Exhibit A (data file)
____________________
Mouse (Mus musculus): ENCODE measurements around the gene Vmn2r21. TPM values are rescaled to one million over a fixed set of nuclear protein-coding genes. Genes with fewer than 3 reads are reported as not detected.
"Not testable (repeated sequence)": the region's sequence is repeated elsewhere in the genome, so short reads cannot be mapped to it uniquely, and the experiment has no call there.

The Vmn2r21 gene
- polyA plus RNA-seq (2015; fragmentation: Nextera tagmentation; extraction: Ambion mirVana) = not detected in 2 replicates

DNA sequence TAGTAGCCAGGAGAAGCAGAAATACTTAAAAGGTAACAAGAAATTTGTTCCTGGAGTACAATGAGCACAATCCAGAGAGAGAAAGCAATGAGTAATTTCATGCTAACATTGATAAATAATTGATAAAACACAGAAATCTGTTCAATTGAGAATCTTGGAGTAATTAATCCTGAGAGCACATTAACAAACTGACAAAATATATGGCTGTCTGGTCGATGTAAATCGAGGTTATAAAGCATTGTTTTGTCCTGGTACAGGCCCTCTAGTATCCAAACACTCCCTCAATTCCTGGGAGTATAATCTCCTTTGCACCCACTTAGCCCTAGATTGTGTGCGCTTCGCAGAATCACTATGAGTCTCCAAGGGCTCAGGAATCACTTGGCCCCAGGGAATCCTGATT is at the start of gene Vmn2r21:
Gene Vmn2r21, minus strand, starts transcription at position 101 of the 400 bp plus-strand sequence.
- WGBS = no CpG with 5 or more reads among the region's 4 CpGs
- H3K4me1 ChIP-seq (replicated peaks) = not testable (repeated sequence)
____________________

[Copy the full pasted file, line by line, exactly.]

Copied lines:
Mouse (Mus musculus): ENCODE measurements around the gene Vmn2r21. TPM values are rescaled to one million over a fixed set of nuclear protein-coding genes. Genes with fewer than 3 reads are reported as not detected.
"Not testable (repeated sequence)": the region's sequence is repeated elsewhere in the genome, so short reads cannot be mapped to it uniquely, and the experiment has no call there.

The Vmn2r21 gene
- polyA plus RNA-seq (2015; fragmentation: Nextera tagmentation; extraction: Ambion mirVana) = not detected in 2 replicates

DNA sequence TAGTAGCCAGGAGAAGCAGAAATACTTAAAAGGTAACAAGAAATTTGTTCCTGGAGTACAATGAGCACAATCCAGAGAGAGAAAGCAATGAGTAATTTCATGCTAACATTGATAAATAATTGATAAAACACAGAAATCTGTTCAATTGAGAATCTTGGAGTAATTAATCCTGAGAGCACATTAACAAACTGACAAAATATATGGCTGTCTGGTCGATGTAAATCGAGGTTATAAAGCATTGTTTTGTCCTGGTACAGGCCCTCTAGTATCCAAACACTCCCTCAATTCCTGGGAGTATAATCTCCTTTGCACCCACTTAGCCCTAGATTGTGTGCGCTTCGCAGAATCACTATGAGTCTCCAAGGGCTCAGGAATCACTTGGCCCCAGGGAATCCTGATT is at the start of gene Vmn2r21:
Gene Vmn2r21, minus strand, starts transcription at position 101 of the 400 bp plus-strand sequence.
- WGBS = no CpG with 5 or more reads among the region's 4 CpGs
- H3K4me1 ChIP-seq (replicated peaks) = not testable (repeated sequence)